After days of historic rainfall from a deadly atmospheric river storm, forecasters say some dry weather is finally on the horizon for Southern California — but not until after a smaller system brings some additional rain and snow to the region.
A new low-pressure system is moving into the area Wednesday, bringing a cold front and further precipitation — though nothing as severe as the major system that dumped more than a foot of rain in some parts of Los Angeles County since Sunday, causing mudslides, flooding, widespread power outages and forced evacuations.
The statewide death toll from the storm has climbed to nine, including four people hit by trees in Northern California and three motorists who died after crashes in Central and Southern California, according to state officials.
The city of Los Angeles is still working its way through the damage caused by the storm, with 562 mudslides and 15 homes red-tagged as of Wednesday evening, according to the mayor's office. The rains left portions of Mulholland Drive slipping down the mountain in the Hollywood Hills, according to officials.
In the Los Angeles area, the next storm could bring another half-inch of rain Wednesday night to the metro area and up to an inch in the foothills and mountains, said Mike Wofford, a National Weather Service meteorologist in Oxnard.
“A storm like this — if we hadn’t had so much rain before — wouldn’t be a big deal," Wofford said. But with the ground still saturated and many hillsides still precarious from debris flows and muslides, “there could be some additional issues because of that.”
Most of the area should be able to handle the additional precipitation, he said, but noted that residents in neighborhoods that already saw slides, especially in the Santa Monica mountains, should remain cautious. Rainfall totals topped 13 inches in some locations there and in the San Gabriel mountains, including Bel-Air, Topanga and Cogswell Dam north of Monrovia.
On Wednesday evening, the National Weather Service issued a severe thunderstorm warning and a flash flood warning for a large swath of western Los Angeles County and eastern Ventura County, including Malibu, Beverly Hills, the Hollywood Hills, the San Fernando Valley, Thousand Oaks, Simi Valley and Santa Clarita.
Regions farther south and east of Los Angeles County could get some heavier rainfall from this next storm, which is forecast to hit San Diego and the San Bernardino Mountains slightly later Wednesday and linger through Friday.
“We do have some precipitation coming through until Friday, but hopefully by Saturday we dry out a little bit,” said John Suk, a meteorologist for the National Weather Service in San Diego. “I think this weekend’s going to be the first real break that we’re seeing."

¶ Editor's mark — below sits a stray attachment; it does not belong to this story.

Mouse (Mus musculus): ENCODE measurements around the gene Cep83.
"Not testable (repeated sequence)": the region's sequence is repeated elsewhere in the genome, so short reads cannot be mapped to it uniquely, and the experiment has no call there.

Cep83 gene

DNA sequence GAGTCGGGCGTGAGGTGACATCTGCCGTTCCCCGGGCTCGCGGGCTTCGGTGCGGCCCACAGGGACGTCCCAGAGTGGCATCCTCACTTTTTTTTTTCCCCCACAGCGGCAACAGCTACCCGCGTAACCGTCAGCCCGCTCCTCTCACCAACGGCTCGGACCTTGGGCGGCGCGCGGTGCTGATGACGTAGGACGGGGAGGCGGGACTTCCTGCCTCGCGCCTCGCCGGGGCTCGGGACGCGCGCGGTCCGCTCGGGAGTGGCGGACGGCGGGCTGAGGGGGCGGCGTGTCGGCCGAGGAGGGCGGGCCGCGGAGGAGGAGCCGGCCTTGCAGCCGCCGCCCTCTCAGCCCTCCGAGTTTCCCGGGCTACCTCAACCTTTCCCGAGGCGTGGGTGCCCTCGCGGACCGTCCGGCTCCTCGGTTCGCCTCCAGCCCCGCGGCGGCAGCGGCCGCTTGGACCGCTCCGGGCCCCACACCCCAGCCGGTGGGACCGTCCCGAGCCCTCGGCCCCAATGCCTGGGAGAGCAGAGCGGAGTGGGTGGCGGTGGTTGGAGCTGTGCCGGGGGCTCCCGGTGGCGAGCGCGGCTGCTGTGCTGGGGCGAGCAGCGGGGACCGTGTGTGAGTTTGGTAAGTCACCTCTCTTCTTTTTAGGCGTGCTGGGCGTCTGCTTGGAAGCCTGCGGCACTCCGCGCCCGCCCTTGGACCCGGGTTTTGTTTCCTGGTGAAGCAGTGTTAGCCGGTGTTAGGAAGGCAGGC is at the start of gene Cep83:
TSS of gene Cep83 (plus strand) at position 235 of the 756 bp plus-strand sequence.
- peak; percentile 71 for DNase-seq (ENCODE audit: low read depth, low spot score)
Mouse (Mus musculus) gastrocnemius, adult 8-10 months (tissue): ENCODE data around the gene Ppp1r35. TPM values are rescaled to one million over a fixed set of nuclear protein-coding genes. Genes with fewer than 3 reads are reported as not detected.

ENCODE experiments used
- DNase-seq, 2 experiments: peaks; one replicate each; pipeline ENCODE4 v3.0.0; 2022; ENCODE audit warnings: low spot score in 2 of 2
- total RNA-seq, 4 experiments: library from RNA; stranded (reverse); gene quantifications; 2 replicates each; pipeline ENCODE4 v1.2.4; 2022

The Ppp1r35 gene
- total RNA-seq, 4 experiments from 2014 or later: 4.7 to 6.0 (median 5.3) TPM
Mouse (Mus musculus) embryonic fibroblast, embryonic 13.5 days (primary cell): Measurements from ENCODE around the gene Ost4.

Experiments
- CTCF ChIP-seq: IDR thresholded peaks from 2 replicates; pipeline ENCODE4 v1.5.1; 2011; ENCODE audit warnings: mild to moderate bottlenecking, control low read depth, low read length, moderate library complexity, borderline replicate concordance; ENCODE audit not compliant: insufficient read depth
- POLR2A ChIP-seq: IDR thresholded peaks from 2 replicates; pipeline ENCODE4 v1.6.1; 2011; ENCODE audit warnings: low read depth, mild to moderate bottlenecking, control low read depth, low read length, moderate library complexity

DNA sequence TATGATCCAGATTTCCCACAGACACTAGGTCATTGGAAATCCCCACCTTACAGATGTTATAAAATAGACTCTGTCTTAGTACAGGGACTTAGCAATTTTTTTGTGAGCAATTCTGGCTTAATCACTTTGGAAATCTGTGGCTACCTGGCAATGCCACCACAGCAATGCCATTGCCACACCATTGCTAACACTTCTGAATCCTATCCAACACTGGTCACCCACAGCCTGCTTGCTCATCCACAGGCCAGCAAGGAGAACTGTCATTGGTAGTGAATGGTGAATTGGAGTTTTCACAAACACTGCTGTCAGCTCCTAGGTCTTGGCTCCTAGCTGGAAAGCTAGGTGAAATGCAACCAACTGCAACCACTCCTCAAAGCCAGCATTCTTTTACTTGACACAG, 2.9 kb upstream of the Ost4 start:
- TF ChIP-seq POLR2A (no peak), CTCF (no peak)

A flood watch remains in effect through Wednesday night across much of southwestern California, including Orange, San Bernardino and San Diego counties, with up to an inch or two of additional rain expected.
"This additional rain falling onto saturated soil will increase the flood potential," the alert said.
The San Diego River at Fashion Valley mall and the Santa Ana River downstream from the Prado Reservoir in Chino and west Corona had more heightened flood advisories in place Wednesday, warning of minor flooding, especially in low-lying areas.
The next, chillier storm is expected to be more snow-focused, with up to 2 feet of snow falling Wednesday through Thursday across the Sierra and in the Southern California mountains.
A winter storm warning remains in effect through Thursday morning for the Los Angeles, Riverside, San Bernardino and San Diego mountains, with elevations as low as 4,000 feet expected to get up to 6 inches of snow.
"This is a colder storm," Wofford said, "so the snow levels are lower."
As of late Tuesday, Mountain High had already received 30 inches of snow from the last storm; Mt. Baldy had 2 feet, Snow Valley was at 18 inches and Wrightwood at 10 inches, Suk said. Mountain High, one of the highest peaks, had gotten 51 inches as of Wednesday morning, Wofford said, and accumulation had been recorded as low as 4,500 feet.
Wofford said there could be some issues for travelers on the Grapevine on Thursday and Friday.
Times staff writers Noah Goldberg and Rong-Gong Lin II contributed to this report.
This story originally appeared in Los Angeles Times.